More positive numbers: According to Port Laredo, the total transportation market in Mexico is $84 billion, with nearly 64% of that being truck mode. “The volume resulting from the growth in nearshoring may be a new trend for some, but Landstar has been more than ready for it,” Wisnieski explains. “Capacity, location, a state-of-the-art facility, a team with years of experience and well-developed processes makes our customers comfortable in expanding their transportation services past the border, as the practice of nearshoring booms. Now’s the time.”
What’s the Catch?
There is some expertise needed to make cross-border business successful. That’s especially true for heavy/specialized loads which require access to oversized cranes necessary for oversized freight and mitigating the risk of possible freight damage. (Every time a shipment transfers from one location to another, there is some chance of cargo damage, but professionals like those at Landstar’s Laredo facility have experience and processes in place to minimize risk).
There’s also the not-so-insignificant issue of who takes freight over the border. Current regulations state Mexican carriers can drive into the U.S., but that’s not reciprocal. “Unfortunately, you can’t just drive into Mexico with a truckload of something,” Wisnieski noted. “You have to give it to a Mexican carrier at the border to take it the rest of the way.”
Last but not least, there’s an abundance of international rules, regulations and paperwork to contend with – which is no small matter. It’s also another part of the process the team at Landstar is more than capable of handling. “When goods are ready to go across the border, Landstar’s team of experts are working behind the scenes to make sure every i is dotted and every t is crossed, so agents and owner-operators can put their energy into growing their business, not dealing with the complexities of international paperwork,” Wisnieski says.
The Good News
Wisnieski says Port Laredo and other industry contacts agree that nearshoring is expected to provide tremendous growth in the Mexican manufacturing market and transportation industry, prompted by a variety of forces, but mainly energized by the hard lessons of the pandemic and the wave of companies nearshoring there.
Wisnieski points to a January 2023 article in The New York Times, “Laredo is predicted to become the Port of Long Beach of the future.” All in all, there will be a lot more freight that’s going to need to be moved.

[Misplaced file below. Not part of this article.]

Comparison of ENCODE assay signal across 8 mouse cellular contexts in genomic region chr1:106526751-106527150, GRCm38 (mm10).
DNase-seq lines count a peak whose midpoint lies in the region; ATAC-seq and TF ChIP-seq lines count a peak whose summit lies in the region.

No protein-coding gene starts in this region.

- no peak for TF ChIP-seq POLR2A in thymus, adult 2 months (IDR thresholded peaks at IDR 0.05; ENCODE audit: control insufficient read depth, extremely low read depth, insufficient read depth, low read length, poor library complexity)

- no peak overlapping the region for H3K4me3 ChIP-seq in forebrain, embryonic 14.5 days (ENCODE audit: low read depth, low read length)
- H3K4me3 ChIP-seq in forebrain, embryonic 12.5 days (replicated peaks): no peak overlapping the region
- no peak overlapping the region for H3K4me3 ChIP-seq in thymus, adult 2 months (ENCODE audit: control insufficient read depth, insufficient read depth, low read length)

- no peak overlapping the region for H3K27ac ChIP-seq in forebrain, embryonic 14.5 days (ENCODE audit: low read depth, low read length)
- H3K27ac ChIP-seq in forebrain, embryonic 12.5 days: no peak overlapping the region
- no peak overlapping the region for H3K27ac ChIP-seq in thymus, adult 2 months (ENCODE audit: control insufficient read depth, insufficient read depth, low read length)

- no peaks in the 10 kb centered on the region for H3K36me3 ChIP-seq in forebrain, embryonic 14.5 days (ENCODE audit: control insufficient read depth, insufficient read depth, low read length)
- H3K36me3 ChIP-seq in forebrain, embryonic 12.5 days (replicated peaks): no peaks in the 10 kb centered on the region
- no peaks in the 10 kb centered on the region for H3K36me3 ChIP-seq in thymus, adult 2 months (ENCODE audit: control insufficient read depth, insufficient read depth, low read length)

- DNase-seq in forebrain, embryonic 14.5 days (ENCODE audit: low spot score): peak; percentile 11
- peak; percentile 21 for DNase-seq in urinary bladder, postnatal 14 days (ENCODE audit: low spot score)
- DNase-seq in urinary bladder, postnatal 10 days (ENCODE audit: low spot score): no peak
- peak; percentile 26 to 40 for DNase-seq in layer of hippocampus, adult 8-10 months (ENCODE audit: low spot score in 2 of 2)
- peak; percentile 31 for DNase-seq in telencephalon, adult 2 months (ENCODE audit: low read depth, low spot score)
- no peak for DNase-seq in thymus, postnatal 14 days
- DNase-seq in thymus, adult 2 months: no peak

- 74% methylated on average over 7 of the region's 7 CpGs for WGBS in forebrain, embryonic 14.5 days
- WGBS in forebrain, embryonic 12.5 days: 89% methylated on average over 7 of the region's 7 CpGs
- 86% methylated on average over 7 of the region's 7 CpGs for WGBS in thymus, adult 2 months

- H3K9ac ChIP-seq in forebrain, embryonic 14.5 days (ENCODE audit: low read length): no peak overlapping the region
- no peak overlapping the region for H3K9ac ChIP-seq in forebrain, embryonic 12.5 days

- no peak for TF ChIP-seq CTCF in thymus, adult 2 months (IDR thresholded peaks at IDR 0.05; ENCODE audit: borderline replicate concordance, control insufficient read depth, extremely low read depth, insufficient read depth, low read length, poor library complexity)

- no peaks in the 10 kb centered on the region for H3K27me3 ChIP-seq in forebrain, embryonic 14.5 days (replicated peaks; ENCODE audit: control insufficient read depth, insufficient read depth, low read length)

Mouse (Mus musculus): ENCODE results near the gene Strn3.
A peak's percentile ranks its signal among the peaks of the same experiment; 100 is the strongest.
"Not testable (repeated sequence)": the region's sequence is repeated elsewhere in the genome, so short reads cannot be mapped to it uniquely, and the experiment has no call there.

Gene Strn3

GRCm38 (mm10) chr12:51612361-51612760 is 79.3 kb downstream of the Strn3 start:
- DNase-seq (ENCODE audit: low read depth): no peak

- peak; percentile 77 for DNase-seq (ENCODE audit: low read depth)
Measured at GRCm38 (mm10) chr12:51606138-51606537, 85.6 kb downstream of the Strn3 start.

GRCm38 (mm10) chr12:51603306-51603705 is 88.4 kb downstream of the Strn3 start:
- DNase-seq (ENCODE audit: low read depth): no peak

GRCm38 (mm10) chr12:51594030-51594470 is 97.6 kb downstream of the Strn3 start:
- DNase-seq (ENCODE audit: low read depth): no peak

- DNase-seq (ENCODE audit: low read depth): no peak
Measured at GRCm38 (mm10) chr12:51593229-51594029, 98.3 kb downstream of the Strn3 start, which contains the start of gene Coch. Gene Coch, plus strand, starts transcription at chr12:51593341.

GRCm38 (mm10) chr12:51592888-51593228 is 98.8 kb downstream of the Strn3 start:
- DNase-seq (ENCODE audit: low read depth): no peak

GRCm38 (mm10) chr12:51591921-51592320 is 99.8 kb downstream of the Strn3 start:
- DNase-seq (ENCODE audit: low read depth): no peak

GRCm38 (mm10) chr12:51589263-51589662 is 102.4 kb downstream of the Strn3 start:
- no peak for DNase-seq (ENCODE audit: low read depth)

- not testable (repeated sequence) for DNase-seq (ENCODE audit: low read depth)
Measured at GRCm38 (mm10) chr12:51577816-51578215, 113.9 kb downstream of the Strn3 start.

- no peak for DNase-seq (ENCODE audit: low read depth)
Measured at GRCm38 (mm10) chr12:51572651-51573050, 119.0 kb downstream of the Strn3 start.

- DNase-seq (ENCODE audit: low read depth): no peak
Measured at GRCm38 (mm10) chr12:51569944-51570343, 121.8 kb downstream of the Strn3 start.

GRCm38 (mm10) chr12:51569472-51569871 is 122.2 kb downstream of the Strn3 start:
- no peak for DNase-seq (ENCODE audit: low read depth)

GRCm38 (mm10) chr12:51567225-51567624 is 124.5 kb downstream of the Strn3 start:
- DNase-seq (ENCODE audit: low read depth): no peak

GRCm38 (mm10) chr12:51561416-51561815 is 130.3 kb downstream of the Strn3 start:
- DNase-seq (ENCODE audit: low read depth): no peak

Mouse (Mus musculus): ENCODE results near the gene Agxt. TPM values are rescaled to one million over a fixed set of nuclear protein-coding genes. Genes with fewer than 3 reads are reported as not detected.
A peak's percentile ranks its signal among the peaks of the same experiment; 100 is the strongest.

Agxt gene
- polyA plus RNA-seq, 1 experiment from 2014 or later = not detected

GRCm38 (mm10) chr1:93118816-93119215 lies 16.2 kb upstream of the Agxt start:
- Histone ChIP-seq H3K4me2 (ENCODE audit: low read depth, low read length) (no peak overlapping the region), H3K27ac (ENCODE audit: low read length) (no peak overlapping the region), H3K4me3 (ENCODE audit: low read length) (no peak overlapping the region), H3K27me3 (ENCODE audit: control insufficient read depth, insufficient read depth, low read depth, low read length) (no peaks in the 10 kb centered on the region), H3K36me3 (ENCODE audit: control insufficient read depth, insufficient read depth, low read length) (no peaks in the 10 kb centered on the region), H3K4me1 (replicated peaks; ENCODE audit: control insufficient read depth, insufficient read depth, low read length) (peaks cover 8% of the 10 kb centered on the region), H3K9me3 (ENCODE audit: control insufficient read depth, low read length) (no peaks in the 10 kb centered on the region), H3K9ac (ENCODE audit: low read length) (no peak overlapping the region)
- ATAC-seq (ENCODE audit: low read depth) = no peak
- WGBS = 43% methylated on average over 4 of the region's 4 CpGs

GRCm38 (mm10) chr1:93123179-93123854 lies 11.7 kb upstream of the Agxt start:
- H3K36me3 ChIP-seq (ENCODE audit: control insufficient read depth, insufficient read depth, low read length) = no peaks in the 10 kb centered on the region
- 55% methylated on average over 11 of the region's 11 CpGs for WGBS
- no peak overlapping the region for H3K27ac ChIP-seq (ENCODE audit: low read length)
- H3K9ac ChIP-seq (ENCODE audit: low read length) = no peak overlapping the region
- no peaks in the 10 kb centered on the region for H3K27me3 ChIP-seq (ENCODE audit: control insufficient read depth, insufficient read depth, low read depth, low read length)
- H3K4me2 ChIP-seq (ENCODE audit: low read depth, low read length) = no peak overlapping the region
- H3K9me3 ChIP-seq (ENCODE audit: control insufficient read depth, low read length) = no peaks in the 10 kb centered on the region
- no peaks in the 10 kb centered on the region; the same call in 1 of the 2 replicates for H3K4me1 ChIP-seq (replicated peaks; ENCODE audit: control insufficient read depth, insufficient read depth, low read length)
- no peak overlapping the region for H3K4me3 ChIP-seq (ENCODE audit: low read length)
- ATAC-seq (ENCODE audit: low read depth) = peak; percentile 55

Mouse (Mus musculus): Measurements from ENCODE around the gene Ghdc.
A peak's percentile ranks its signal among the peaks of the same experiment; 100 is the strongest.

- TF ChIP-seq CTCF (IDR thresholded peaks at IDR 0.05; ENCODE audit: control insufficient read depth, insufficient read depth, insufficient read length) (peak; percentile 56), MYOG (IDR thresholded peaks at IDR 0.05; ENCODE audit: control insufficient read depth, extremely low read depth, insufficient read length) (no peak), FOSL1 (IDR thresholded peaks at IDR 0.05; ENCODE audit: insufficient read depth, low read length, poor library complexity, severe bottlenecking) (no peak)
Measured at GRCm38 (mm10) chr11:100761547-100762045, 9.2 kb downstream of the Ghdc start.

In fact, both the Mexican and U.S. governments are moving toward new infrastructure to facilitate trade. U.S. federal funding is in the process of being secured to build another bridge from Laredo to Mexico.
It seems, at least for some time to come, it’s a “shore thing” many manufacturers will be running south to the border.
The Landstar U.S./Mexico Logistics Service Center
The 31,000-square-foot state-of-the-art logistics facility is located in Laredo, Texas on a 50-acre site that accommodates 1,000 trailers and room for future expansion.
Landstar’s 30-bay cross-dock, which can accommodate 450 trailers, is more than 20,000 square feet designed to bring efficiencies to both less-than-truckload (LTL) and transload services. The size of the cross-dock allows for increased trailer asset and capacity utilization, giving customers more options to get their products through the border.
120-Ton Bridge Crane
Landstar utilizes a unique 120-ton, stand-alone bridge crane to transload oversize, heavy/specialized freight and superloads between various types of platform equipment coming to and from Mexico. The crane, which has a clearance area of 35 feet high and 37 feet wide, is the only crane of its kind in Laredo, Texas.
The state-of-the-art transload facility and entire yard in Laredo, Texas, is C-TPAT compliant and features video surveillance, fence intrusion detection, security and a cross-dock/office ID system.
Tracking & Visibility
Once a shipment crosses into the U.S./Mexico border, Landstar’s technology allows shippers to receive alerts via email with an estimated delivery time, notices of possible delays, and notifications once the freight has arrived at the border.
The facility allows Landstar to manage time sensitive shipments from start to finish, minimizing delays at customs.
One Point of Contact
Independent Landstar agents serve as a customer’s single point of contact, working directly with shippers and utilizing Landstar’s vast network to develop personalized transportation solutions, including finding capacity for each shipment.